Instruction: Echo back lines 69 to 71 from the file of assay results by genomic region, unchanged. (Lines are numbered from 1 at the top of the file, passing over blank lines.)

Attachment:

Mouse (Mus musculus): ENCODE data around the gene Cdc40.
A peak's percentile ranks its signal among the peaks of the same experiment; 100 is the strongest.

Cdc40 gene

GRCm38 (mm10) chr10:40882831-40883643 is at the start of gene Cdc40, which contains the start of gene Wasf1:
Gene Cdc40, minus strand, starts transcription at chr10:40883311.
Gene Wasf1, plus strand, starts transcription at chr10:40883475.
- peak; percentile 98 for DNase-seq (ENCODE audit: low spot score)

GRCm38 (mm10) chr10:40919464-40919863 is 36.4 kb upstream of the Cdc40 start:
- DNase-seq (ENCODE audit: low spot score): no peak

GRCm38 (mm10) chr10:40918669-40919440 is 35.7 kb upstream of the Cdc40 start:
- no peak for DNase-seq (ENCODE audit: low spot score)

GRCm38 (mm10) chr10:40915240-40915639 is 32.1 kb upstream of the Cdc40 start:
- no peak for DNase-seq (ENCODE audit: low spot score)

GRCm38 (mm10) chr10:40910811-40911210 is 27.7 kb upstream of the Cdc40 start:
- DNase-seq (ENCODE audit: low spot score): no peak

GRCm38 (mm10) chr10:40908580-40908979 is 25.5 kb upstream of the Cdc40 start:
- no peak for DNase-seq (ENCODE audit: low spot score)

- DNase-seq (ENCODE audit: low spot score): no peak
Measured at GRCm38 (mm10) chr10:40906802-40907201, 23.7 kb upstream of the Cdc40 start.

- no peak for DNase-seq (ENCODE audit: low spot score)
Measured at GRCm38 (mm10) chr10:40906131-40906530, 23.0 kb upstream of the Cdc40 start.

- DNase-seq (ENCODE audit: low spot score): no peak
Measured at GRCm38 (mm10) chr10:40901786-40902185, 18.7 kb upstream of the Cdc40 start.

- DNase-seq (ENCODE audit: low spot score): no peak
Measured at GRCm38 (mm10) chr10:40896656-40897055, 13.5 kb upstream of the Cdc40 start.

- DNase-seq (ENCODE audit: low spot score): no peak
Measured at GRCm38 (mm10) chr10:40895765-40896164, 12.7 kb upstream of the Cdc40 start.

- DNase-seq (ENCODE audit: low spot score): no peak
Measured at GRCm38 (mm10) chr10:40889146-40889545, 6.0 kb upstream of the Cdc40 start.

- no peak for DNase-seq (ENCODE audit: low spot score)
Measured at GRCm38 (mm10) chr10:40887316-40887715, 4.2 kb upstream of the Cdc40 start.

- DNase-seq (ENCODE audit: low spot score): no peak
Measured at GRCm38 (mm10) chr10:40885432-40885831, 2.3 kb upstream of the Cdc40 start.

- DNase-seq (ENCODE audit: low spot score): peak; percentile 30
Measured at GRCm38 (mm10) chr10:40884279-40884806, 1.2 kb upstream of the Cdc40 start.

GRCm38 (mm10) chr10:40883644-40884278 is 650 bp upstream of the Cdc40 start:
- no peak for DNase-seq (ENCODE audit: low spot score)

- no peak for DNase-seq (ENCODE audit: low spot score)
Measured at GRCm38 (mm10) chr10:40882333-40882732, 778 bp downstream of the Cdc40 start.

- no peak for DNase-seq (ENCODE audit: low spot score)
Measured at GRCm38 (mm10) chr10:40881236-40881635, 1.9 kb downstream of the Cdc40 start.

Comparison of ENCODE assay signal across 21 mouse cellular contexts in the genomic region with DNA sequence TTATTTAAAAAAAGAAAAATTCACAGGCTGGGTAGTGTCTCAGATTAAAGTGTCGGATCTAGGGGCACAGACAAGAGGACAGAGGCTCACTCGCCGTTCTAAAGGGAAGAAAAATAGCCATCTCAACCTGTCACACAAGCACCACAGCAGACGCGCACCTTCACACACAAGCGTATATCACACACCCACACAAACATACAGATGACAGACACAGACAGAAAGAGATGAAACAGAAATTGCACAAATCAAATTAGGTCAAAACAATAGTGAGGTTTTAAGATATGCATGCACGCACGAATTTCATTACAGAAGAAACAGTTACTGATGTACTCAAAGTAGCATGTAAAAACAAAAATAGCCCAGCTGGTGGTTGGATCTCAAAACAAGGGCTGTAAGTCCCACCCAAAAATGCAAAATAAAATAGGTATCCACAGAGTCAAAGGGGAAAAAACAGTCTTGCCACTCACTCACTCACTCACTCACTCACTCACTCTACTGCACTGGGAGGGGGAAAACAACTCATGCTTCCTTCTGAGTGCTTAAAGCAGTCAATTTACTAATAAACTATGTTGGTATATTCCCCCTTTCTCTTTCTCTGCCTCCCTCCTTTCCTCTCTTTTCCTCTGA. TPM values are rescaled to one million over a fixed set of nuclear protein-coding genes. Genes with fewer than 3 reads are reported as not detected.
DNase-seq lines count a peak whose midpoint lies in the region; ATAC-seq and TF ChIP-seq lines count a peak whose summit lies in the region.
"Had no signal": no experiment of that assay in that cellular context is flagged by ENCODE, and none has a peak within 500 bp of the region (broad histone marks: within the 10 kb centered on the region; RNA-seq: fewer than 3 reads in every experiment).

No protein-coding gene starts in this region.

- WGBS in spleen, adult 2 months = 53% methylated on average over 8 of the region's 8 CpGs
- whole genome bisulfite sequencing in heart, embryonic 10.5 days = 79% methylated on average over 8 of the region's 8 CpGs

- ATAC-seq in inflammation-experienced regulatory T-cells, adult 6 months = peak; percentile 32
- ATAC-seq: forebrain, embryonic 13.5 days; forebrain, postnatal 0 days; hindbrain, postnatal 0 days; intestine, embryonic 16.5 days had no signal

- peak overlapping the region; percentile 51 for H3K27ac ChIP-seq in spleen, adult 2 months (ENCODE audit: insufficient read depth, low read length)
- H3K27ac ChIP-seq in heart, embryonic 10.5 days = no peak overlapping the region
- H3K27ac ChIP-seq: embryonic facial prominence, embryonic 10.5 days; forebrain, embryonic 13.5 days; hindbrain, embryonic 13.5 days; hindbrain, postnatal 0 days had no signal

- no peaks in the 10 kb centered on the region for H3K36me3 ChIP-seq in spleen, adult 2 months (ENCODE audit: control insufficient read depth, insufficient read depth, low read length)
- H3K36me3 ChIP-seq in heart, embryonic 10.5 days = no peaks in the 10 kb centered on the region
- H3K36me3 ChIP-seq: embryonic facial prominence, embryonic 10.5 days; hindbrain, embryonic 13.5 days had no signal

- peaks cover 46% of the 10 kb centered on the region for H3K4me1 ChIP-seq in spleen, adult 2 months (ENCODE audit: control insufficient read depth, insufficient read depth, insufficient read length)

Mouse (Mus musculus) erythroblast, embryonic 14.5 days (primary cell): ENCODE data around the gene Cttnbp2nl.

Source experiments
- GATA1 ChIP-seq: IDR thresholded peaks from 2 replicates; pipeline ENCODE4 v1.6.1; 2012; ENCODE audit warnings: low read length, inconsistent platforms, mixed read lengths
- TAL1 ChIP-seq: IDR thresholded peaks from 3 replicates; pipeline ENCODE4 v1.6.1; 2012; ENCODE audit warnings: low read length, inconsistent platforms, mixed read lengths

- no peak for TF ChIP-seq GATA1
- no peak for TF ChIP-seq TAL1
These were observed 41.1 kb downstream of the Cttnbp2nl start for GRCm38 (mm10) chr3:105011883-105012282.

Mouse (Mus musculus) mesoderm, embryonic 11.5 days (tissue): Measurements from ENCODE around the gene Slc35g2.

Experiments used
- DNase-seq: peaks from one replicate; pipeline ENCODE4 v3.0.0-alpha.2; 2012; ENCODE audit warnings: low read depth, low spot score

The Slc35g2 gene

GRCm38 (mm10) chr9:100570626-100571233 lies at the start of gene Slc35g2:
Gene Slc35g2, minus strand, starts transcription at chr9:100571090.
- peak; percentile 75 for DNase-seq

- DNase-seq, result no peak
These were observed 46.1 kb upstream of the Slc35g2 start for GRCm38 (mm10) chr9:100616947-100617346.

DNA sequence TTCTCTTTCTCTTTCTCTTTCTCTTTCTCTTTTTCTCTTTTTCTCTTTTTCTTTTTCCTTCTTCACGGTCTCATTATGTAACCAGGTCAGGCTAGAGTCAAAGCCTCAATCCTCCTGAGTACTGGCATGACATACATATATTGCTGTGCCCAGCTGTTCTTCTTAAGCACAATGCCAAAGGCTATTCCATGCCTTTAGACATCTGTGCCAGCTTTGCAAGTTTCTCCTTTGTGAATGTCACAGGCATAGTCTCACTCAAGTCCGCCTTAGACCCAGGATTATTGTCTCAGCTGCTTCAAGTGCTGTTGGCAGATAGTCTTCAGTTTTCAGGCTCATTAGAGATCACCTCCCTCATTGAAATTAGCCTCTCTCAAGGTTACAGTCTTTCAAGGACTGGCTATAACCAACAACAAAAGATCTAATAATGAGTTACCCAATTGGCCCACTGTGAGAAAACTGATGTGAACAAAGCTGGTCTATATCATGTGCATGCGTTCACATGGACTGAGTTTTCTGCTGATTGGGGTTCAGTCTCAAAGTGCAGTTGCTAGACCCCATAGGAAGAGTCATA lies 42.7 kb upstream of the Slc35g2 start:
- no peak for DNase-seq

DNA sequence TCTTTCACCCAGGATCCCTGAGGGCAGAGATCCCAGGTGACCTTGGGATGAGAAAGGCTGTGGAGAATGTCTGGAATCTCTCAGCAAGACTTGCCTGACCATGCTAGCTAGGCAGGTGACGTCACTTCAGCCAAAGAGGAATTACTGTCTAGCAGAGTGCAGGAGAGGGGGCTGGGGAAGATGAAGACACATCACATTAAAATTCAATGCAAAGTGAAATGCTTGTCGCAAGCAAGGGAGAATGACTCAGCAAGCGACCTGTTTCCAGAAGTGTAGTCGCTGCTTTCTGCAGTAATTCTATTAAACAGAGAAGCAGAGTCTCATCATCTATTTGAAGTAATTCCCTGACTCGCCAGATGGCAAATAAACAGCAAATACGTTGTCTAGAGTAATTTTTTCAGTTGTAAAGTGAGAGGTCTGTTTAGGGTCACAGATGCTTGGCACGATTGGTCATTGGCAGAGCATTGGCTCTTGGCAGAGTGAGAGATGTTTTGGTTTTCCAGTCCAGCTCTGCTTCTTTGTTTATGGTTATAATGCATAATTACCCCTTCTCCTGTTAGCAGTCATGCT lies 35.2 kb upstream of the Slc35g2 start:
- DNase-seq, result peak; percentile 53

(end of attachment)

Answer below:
Gene Slc35g2, minus strand, starts transcription at chr9:100571090.
- peak; percentile 75 for DNase-seq

- DNase-seq, result no peak